Seedling Types for Bonsai

There is nothing wrong with using seedlings for bonsai culture, in fact most of the spectacular maples one is likely to encounter as bonsai are seedlings. It is very difficult to trunk chop a ten year old cultivar, most people just can't bring themselves to do it. There is a seedling type which I call small leaf, small seed. These seedlings will reach maturity faster and will have adult leaves and seeds about half the size of other green seedlings. These are superior seedlings for bonsai, although the difference won't be apparent for five to ten years, even as bonsai. Green seedling leaves can eventually be reduced to less than an inch and can even be trained for mame.

Red seedlings, Acer palmatum atropurpureum also will make good bonsai and are an inexpensive source of material for the spectacular spring red or purple foliage. These don't reduce as well as the green seedlings and are more suitable to medium to large bonsai. I think two to three inch trunks would be an acceptable starting point for these. This means growing out nursery plants in five gallon, then fifteen gallon cans to get the caliper. This takes about five to eight years. Of course one can always purchase fifteen gallon nursery stock and cut it down, just don't let anyone watch or they will call the cops.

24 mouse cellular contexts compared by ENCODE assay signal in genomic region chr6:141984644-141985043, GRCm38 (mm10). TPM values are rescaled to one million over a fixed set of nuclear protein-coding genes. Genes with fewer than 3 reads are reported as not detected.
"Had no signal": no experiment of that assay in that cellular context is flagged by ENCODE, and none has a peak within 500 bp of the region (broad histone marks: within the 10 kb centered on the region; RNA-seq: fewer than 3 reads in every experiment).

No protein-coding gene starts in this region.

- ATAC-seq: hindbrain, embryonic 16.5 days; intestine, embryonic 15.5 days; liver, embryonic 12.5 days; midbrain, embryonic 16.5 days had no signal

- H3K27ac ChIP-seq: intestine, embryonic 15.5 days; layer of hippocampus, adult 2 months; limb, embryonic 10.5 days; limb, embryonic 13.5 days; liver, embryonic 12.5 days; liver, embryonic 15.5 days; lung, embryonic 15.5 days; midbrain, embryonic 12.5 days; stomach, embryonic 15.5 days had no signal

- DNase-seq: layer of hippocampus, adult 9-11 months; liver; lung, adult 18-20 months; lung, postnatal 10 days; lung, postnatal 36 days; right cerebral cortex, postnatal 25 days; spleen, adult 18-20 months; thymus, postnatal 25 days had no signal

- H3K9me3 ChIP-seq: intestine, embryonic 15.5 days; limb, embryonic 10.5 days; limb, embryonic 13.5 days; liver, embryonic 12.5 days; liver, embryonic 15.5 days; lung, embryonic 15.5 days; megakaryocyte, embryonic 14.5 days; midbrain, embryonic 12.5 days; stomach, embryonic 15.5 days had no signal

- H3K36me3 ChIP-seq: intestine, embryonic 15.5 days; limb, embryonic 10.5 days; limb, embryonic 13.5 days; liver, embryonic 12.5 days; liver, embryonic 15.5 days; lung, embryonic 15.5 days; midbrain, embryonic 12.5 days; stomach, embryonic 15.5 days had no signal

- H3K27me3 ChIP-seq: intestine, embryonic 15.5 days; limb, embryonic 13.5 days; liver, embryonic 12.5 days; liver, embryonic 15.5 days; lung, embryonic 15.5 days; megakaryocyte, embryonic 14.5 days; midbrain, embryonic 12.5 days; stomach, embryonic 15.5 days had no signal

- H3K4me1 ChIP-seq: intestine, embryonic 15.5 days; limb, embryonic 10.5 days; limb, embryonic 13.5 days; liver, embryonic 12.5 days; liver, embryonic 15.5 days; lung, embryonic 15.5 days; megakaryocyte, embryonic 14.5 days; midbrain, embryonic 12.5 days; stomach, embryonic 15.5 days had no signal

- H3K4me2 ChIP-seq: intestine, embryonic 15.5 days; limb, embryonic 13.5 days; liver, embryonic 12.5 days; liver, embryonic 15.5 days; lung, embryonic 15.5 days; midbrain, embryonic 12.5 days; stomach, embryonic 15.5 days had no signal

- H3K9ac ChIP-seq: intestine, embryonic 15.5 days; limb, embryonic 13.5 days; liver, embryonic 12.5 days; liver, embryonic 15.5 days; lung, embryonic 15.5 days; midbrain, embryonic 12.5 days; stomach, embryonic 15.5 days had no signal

Most field grown or untrained A. palmatum seedlings, red or green, are worthless for small bonsai because of the internode length. This will not matter much for larger specimen, but it is critical for mame and shohin. Unrestricted seedlings make internodes about an inch or less for the first year, or for about the first three to six internodes. After this time they become established and have the resources for stronger growth. At the late part of the first season or the middle of the next season the internode length will increase dramatically as the plant explodes into aggressive growth. The internode length may jump to six inches or more. For a small tree this will give a REVERSE spacing of ascending branches, with the largest spaces at the top of the tree. This is not easily corrected.

Budbreak on Old Wood

It is true that A. palmatum will sometimes sprout from adventitious buds (dormant buds between the internodes), but it has a very strong predisposition to bud out only at the nodes. After a trunk chop they may even produce a whorl of branches from dormant buds, but only at the nodal points. These nodes are clearly visible as bands on young trees that have not as yet attained mature bark. So if you are evaluating seedling or other stock for small size bonsai look for this internodal spacing and plan on having branches only there, or trunk chopping out these long internode sections and growing a new trunk line.

I select out the vigorous seedlings that have large low internodes and use them for larger stock where the lowest branch will be at least six inches high. I also keep seedlings in small pots pruned down until the roots colonize the pots and slow down the growth before selecting a new trunk line. This also has the additional benefit of adding nice soft curves to the lower portion of the trunk.

Seedlings for Group Plantings

Green seedlings make excellent material for group and forest plantings. The same precautions about internode length apply. Indeed, it is even more important for this style since the trees will remain small.

And finally

So, you can see that the question is not so much, what is the best cultivar, as what is the best cultivar or seedling type for what you want to achieve.